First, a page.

MOUNDSVILLE – Two women are suing Murray Energy Corporation for the death of their family member.
Murray American Energy Inc., Ohio Valley Resources Inc., McElroy Coal Company and the Marshall County Coal Company were also named as defendants in the suit.
Amy Garloch, administratrix of the Estate of John Michael Garloch and co-administratrix of the ancillary estate of John Michael Garloch; and Courtney M. Garloch, the other co-administratrix of the ancillary estate of John Michael Garloch claim John Garloch was employed by McElroy, according to a complaint filed in Marshall Circuit Court.
Amy Garloch and Courtney Garloch claim McElroy failed to develop and implement effective policies and procedures to ensure that its longwall shearers did not shift out of proper alignment and mine off-center during longwall operations.
As a result, at some time prior to March 8, production was stopped at the 12-East longwall at the McElroy Mine because the shearer was cutting out-of-seam, according to the suit.
The plaintiffs claim halting production is significantly discouraged and frowned upon by Murray and, in an effort to alleviate the out-of-seam cutting problem, the defendants devised and implemented a plan to blast the coal in front of and under the panlines in an attempt to lower the panline and allow the shearer to cut into the seam.
On March 8, John Garloch was instructed by the defendants to assist in correcting the out-of-seam cutting condition on the 12-East longwall and at the time he arrived at the longwall, the out-of-seam face had increased from a height of seven feet to approximately 12 feet because of the removal of the materials in front of the panline, according to the suit.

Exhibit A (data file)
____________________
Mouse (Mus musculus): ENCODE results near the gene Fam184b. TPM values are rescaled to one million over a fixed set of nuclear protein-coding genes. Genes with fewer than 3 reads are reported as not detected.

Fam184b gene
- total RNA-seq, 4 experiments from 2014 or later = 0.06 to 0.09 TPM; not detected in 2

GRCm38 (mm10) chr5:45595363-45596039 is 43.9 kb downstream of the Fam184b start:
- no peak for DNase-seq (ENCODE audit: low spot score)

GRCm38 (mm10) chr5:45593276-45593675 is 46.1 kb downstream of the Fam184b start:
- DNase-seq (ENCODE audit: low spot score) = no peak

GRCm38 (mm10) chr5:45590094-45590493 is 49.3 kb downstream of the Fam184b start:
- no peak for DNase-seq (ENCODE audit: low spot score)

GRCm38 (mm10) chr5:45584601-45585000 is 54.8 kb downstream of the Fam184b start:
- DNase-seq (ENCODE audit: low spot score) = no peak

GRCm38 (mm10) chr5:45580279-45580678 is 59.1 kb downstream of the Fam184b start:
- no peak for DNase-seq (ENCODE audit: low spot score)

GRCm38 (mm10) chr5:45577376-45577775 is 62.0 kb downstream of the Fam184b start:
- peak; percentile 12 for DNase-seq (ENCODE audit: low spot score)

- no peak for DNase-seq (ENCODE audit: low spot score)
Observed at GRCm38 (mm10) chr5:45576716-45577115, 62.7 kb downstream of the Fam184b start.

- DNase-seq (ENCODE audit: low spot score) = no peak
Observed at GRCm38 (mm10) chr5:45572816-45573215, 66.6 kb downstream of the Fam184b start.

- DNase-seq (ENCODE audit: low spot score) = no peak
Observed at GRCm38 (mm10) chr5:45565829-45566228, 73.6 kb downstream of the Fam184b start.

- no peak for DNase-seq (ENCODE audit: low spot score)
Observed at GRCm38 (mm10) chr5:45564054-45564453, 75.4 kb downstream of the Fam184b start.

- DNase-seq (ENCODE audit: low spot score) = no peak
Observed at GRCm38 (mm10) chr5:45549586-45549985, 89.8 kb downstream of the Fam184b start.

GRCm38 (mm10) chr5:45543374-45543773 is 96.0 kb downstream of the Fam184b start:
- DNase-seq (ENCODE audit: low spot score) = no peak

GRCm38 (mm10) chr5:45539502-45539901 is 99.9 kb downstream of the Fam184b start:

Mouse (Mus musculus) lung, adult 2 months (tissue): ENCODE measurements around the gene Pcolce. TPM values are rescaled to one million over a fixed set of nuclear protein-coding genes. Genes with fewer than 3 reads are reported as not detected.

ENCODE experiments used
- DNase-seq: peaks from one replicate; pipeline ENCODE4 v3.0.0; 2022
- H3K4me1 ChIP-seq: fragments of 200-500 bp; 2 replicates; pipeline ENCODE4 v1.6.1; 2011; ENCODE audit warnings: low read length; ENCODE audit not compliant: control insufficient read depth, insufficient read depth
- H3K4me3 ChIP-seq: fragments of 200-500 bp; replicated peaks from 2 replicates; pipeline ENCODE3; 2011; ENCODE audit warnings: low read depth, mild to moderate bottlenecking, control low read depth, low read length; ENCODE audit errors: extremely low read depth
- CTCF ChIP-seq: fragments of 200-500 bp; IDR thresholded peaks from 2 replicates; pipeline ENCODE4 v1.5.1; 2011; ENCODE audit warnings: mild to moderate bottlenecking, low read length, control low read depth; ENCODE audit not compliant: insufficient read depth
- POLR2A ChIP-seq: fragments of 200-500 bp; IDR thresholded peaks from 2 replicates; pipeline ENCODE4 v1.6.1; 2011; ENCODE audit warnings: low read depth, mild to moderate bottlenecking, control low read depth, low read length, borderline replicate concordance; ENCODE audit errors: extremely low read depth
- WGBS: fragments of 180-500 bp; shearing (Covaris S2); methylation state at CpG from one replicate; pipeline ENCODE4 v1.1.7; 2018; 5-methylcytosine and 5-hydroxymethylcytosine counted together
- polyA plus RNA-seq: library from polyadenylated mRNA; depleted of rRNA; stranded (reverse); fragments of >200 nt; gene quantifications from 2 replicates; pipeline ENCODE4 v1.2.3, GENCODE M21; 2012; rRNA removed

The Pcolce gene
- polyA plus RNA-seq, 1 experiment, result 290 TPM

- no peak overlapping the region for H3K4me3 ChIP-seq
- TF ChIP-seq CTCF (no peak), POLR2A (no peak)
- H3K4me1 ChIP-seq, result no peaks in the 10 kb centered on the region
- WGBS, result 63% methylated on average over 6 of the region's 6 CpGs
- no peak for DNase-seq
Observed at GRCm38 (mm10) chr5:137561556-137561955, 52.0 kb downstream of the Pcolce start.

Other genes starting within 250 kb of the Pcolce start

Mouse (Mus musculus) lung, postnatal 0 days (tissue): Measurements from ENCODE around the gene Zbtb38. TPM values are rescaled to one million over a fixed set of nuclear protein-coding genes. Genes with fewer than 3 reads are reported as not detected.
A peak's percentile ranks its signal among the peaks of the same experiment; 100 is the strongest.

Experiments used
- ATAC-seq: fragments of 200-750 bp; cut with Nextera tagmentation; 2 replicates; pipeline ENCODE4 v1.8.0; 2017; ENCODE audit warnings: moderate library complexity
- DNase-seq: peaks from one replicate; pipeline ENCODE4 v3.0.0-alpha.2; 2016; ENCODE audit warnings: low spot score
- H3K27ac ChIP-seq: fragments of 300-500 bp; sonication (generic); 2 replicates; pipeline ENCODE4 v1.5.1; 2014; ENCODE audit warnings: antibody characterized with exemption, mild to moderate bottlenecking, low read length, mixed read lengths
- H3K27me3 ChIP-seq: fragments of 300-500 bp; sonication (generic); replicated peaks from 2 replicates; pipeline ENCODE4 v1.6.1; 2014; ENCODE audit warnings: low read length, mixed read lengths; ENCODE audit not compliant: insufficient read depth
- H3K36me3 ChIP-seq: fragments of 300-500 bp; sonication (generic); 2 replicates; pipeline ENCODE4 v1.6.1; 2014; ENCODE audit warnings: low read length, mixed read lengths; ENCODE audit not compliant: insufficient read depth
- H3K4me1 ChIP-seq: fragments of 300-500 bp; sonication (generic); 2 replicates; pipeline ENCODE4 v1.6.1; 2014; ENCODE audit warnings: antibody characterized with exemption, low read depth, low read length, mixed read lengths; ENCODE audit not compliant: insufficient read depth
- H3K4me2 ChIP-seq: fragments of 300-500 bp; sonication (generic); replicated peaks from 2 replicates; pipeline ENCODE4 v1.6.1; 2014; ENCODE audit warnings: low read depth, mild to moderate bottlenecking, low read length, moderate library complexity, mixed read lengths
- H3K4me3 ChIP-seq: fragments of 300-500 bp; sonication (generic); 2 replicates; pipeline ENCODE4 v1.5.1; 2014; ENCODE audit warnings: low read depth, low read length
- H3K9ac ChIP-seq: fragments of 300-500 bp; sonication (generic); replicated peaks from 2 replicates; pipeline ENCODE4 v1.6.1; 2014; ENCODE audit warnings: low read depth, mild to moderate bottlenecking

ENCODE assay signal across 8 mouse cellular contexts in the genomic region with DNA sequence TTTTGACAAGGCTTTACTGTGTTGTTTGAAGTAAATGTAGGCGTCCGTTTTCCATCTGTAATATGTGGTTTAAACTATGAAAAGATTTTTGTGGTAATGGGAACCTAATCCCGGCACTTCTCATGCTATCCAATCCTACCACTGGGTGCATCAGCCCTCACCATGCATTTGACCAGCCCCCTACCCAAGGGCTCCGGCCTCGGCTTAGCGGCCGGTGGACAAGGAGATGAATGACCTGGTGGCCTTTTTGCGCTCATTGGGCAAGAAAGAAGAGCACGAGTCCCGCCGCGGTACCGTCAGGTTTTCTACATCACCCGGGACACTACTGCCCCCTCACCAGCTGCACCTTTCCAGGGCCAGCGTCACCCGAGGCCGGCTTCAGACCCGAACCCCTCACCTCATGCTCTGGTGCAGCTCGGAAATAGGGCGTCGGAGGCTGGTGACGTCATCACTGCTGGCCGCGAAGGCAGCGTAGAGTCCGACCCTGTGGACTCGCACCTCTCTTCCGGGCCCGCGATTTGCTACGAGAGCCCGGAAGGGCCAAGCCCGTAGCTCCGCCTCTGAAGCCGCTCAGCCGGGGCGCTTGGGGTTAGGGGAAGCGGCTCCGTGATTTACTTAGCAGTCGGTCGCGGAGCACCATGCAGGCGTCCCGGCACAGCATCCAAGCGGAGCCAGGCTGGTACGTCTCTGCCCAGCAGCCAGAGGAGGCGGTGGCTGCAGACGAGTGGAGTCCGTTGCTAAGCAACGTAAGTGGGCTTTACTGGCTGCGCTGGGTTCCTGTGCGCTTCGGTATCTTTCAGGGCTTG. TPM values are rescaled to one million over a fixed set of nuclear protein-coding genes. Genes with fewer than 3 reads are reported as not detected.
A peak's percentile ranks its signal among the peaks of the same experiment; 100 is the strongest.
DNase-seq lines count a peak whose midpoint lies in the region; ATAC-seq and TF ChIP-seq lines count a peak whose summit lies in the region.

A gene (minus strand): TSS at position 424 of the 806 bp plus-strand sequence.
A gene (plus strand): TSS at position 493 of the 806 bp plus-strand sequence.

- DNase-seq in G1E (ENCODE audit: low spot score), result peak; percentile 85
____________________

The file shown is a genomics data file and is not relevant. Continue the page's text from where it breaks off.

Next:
The plaintiffs claim the added height, which put additional pressure and stress on the coal face, presented a high degree of risk and strong probability of serious injury or death to the miners working in that area and created an unsafe working condition.
While he was working on the panline and the longwall face, shoveling previously blasted materials from the mine floors, when a large piece of coal and rock that measured approximately 12 feet long, five feet wide and two feet thick, fell and crushed John Garloch, pinning him underneath, according to the suit.
The plaintiffs claim John Garloch suffered severe and fatal crushing injuries, which resulted in his death.
The defendants were negligent and allowed an unsafe workplace to exist, according to the suit.
The plaintiffs are seeking compensatory and punitive damages with pre- and post-judgment interest. They are being represented by Robert P. Fitzsimmons and Clayton J. Fitzsimmons of Fitzsimmons Law Firm PLLC.
Marshall Circuit Court case number: 15-C-192